Furthermore, dietary trans-FAs in the male are reported to decrease the chance of fertilization [110]. A study conducted on 141 couples undergoing assisted reproduction techniques reported that sperm from men with the highest trans-FA intake (1.20% of total energy intake) gave the lowest rate of fertilization. trans-FA intake correlated positively with low total testosterone and calculated free testosterone concentration but had a negative correlation with testicular volume [110] suggesting an effect on testicular function. Men in the top 25% of trans-FAs intake have been reported to have 37% lower total sperm count, 15% lower testosterone levels, and 4% less testicular volume than men with the lowest trans-FA consumption [103]. Similarly, trans-FA exposure in male mice caused trans-FA accumulation in the testes leading to lower serum testosterone concentrations and sperm count. Inhibition of spermatogenesis and testicular degeneration are severe reproductive disorders associated with trans-FAs in rodents [111, 112].

trans-FAs may affect semen quality that can also involve and influence PPARs. These have some similarity with steroid and thyroid hormone receptors, which are ligand-activated nuclear transcription factors. Both PPARα- and PPARγ-responsive genes are involved in lipid homeostasis, especially glucose and lipid homeostasis. trans-FAs inhibit the primary function of PPARγ on sperm metabolism by downregulating PPARγ mRNA expression. Such adverse effects of trans-FAs have been claimed to be responsible for infertility [37].

Given that lipids are composed of majority of the sperm plasma membrane, this information may open new possibilities for the development of male diagnostic tools [113].

6. Conclusions and Perspectives

As single molecules or as components of molecules, FAs play multiple biological roles ranging from participation in cell membrane composition to energy suppliers and signaling molecules [114].

FAs, available for cellular function and membrane composition, can derive from exogenous sources or de novo synthesis. In particular, dietary sources of ALA, DHA, and EPA are crucial to maintain an adequate supply in n-3 PUFA metabolism [114, 115].

FAs, as a component of membrane lipid, are implicated in the modulation of biomembranes, and PUFAs heavily influence membrane permeability and elasticity (Figure 3). Thus, membrane PUFA composition plays a relevant role in different processes such as vesiculation, lipid flip-flops, and last but not least lipid-protein interactions. In particular, an increase in EPA and DHA is suggested to modify membrane stability and the composition in membrane-associated proteins by decreasing the MUFA/PUFA ratio. Such effects could be linked to the relevance of hydrocarbon chain length or trans-/cis-double bond and maintenance of the lipid array. Moreover, FAs work as energy suppliers and storage of lipophilic compounds. Both of these lipid features are connectable to cellular and spermatic biology [116].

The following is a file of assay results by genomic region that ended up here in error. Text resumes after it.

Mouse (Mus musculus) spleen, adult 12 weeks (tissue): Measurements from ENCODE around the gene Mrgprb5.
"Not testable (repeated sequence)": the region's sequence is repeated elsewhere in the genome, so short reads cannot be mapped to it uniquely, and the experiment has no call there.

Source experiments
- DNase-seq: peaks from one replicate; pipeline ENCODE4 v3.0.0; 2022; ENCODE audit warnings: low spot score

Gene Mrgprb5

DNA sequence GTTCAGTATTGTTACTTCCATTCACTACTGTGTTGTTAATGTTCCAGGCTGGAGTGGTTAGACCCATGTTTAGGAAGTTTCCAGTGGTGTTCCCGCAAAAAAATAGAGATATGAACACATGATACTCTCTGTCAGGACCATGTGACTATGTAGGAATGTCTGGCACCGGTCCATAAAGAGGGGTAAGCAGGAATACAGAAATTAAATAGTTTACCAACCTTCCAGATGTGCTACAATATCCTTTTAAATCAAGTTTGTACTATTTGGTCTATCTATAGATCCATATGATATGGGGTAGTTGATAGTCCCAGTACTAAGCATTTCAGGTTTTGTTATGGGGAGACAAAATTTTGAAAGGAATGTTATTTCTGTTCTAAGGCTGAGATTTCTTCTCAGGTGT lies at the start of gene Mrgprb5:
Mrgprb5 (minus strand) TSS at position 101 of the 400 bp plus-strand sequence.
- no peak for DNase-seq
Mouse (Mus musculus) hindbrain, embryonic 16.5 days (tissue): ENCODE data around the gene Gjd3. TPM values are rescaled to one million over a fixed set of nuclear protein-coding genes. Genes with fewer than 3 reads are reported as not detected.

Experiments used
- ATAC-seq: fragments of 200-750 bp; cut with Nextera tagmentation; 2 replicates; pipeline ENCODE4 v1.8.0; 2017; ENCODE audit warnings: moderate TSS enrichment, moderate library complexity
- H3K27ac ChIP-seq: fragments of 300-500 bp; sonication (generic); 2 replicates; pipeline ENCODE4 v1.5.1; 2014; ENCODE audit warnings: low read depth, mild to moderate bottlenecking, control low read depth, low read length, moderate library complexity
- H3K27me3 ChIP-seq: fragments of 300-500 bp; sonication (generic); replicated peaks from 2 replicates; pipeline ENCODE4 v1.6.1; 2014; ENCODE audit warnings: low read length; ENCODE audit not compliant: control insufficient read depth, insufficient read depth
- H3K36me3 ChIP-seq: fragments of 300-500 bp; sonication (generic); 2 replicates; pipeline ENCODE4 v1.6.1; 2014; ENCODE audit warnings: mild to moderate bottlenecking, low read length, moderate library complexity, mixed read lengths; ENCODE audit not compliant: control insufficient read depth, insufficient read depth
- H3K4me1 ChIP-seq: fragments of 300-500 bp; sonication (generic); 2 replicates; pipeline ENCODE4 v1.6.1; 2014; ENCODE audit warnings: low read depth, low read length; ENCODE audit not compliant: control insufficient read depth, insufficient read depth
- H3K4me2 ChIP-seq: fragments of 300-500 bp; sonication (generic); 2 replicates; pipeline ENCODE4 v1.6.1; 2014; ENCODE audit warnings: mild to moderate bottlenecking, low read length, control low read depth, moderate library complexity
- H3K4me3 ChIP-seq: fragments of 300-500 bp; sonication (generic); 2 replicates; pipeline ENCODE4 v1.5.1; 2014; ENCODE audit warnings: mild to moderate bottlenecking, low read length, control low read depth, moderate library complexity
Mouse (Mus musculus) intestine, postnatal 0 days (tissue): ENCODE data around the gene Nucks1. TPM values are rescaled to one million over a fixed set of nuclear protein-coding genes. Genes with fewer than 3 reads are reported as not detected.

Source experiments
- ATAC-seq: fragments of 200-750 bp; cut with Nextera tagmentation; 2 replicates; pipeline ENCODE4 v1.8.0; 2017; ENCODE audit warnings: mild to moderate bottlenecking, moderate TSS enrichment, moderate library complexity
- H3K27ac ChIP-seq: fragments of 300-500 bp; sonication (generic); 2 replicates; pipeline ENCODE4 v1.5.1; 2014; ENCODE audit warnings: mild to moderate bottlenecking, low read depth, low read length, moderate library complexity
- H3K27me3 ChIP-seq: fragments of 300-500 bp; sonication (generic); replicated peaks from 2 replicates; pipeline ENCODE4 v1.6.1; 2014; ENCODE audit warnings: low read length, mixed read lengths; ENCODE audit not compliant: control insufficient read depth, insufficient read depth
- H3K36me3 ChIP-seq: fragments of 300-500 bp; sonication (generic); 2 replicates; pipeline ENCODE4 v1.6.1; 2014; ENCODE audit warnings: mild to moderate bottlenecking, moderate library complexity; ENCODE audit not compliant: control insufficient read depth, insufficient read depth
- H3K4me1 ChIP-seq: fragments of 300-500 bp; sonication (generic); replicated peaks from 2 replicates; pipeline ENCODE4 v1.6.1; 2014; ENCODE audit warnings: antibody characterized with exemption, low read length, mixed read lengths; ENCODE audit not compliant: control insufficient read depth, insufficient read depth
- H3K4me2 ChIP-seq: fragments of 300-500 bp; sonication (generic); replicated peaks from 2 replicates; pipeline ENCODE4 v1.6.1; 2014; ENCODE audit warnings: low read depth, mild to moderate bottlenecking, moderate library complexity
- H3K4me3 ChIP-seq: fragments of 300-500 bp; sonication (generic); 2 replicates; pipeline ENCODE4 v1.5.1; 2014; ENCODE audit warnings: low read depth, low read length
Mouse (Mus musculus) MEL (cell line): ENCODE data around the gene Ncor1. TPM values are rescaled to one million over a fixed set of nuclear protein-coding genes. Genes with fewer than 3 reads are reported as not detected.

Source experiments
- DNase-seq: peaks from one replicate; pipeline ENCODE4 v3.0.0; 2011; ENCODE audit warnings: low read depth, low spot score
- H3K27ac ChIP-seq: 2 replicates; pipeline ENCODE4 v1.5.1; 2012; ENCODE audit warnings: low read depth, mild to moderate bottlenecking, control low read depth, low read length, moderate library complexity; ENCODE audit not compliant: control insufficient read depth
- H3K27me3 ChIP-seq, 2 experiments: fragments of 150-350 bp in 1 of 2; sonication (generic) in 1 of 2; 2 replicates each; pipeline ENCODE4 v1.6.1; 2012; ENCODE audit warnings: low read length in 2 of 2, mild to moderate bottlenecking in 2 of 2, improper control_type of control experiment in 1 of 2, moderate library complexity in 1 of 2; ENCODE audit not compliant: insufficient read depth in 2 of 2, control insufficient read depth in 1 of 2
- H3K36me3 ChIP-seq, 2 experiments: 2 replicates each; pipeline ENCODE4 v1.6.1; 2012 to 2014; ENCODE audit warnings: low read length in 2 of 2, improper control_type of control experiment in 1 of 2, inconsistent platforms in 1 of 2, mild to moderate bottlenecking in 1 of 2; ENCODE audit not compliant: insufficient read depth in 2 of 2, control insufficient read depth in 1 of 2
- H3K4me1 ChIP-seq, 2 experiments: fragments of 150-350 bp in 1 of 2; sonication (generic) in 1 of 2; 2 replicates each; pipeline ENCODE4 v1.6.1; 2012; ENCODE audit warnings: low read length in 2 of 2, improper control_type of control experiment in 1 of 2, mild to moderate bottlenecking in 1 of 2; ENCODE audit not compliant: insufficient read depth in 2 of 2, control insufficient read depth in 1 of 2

Spermatogenesis is a complex process that involves the development of spermatozoa in the seminal tubules. The differentiation of spermatogonia into spermatozoa requires the participation of several cell types and the correct FA profile that contributes to a normal spermatogenetic process [117]. The importance of lipid composition, especially phospholipids, in the plasma membrane and semen plasma for spermatozoon function has since long been recognized [72]. PUFA level influences sperm maturation, motility, and acrosome reaction [118], and men with different seminal characteristics due to reproductive pathologies such as varicocele, infections, or others had shown different FA profiles [59]. Particularly, PUFAs may modulate oxidative stress, ROS production, and the inflammatory processes in spermatogenesis.

Sperm FA profiles and the beneficial and detrimental effects of dietary fatty acids are the current focus of research in the field of nutrition and male reproduction. In humans, diet is difficult to standardize, and research is mainly focused on the effect of dietary changes on male reproduction traits using an in vitro approach that does not take into account the dietary effect on spermatogenesis or on animal models.

Deep knowledge of how dietary lipid affects sperm lipid membrane composition, which in turn is relevant for sperm functionality, could improve the comprehension of sperm plasma membrane turnover and the susceptibility to oxidative damage. Such information will help to develop personalized nutraceutical treatments to improve male reproductive efficiency.

Abbreviations

FAs:Fatty acids
SFAs:Saturated FAs
MUFAs:Monounsaturated FAs
PUFAs:Polyunsaturated FAs
DPA:Docosapentaenoic acid
DHA:Docosahexaenoic acid
LA:Linoleic acid
ALA:Alpha-linolenic acid
EFAs:Essential fatty acids
EPA:Eicosapentaenoic acid
ARA:Arachidonic acid
Elovl:Elongation of very long-chain fatty acid protein
Δ5-Desaturase:Delta-5 desaturase
Δ6-Desaturase:Delta-6 desaturase
Δ9-Desaturase:Delta-9 desaturase
FADS1:Fatty acid desaturase 1
FADS2:Fatty acid desaturase 2
COX:Cyclooxygenases
LOX:Lipoxygenases
SCD:Stearoyl-CoA desaturase
LH:Luteinizing hormone
ACTH:Adrenocorticotropin hormone
ROS:Reactive oxygen species
trans-FAs:trans-Fatty acids
PPAR:Peroxisome proliferator-activated receptors.

Conflicts of Interest

The authors declare that there is no conflict of interest regarding the publication of this paper.